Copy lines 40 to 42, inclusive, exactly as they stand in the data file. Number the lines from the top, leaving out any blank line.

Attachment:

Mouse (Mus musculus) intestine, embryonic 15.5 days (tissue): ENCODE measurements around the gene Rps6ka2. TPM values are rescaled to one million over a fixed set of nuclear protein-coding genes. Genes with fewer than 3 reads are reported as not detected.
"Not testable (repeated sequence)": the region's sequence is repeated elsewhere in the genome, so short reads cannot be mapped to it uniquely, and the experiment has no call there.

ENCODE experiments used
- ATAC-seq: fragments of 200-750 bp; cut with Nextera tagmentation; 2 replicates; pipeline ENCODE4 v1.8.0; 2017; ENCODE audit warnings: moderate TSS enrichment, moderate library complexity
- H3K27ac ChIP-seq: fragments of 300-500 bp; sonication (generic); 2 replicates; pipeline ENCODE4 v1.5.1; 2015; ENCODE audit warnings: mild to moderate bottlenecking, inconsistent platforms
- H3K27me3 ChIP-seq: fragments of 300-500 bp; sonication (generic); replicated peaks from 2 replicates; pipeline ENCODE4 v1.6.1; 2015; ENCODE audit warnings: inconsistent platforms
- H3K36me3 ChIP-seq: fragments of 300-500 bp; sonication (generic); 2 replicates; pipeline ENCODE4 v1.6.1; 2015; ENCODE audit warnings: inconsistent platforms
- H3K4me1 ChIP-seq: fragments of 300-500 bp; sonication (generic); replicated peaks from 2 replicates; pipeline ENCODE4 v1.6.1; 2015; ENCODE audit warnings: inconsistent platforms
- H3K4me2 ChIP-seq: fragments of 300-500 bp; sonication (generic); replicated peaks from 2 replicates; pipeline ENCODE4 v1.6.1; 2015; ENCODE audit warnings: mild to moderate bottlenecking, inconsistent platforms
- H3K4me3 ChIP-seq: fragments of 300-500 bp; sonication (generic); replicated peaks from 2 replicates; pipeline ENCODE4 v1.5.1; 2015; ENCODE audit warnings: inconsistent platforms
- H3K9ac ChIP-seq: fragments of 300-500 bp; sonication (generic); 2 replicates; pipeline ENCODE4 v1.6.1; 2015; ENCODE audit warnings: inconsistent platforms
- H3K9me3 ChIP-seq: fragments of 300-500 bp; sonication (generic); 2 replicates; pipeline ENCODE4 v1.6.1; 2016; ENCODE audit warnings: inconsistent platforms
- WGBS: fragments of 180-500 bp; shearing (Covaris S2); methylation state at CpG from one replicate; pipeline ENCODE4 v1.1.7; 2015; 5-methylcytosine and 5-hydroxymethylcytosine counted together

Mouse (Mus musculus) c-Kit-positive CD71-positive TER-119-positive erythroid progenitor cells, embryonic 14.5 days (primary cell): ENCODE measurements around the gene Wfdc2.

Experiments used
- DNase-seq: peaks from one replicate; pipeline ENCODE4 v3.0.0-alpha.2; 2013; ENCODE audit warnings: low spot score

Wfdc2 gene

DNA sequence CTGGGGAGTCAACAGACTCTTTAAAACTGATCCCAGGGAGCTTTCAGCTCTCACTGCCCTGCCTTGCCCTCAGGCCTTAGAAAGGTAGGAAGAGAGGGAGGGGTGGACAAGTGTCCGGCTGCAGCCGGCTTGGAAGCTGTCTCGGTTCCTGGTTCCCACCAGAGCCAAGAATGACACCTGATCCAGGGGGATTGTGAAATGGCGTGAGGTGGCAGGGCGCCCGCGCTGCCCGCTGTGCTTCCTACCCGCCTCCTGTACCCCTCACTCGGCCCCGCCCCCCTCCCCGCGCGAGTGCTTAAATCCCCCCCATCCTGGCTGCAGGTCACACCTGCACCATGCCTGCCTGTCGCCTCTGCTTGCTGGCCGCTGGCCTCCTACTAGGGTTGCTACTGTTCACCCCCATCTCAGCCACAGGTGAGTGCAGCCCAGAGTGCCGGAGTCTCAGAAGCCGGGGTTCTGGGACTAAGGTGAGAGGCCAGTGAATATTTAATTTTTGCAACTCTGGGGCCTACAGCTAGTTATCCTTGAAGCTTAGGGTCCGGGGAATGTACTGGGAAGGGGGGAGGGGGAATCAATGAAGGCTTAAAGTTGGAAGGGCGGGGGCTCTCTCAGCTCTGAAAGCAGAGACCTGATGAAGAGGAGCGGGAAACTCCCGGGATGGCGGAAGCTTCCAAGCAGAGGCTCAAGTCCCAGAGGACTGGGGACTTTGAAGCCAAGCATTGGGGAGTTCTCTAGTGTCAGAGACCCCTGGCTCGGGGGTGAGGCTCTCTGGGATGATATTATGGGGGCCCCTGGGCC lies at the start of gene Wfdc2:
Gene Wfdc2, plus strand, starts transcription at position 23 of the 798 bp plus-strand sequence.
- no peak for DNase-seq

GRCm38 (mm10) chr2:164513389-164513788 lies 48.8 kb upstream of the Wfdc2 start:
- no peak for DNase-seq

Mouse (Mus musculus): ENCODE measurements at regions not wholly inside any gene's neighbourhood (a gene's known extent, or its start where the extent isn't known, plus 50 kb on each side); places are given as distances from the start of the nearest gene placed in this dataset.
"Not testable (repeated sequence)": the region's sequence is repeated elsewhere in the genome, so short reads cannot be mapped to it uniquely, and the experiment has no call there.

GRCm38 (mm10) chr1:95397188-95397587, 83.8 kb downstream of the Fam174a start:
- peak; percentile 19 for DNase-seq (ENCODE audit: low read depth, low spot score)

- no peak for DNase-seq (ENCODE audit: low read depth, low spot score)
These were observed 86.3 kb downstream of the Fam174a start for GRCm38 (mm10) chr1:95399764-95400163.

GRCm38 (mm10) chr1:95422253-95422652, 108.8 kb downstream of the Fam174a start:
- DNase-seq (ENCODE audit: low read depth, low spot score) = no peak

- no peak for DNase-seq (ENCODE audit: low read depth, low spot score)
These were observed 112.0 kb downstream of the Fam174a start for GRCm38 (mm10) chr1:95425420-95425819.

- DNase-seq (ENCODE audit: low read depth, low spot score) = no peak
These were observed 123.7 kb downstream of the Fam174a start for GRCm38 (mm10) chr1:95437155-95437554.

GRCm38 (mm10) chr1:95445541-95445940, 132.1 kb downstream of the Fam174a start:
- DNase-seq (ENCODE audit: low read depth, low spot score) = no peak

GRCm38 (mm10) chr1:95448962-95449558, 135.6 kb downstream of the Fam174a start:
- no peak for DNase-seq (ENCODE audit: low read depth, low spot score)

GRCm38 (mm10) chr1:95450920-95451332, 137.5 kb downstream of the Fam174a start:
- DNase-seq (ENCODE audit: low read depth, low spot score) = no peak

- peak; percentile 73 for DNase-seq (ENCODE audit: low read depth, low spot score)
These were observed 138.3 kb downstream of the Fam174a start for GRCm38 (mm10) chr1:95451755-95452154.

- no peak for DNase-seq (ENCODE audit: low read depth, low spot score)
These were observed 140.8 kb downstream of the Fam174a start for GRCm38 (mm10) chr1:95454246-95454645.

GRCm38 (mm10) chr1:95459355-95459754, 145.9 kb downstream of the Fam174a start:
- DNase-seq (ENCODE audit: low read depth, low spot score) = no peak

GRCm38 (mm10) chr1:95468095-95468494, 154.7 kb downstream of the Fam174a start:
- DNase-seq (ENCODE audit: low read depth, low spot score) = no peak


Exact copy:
- DNase-seq (ENCODE audit: low read depth, low spot score) = no peak

- peak; percentile 73 for DNase-seq (ENCODE audit: low read depth, low spot score)
These were observed 138.3 kb downstream of the Fam174a start for GRCm38 (mm10) chr1:95451755-95452154.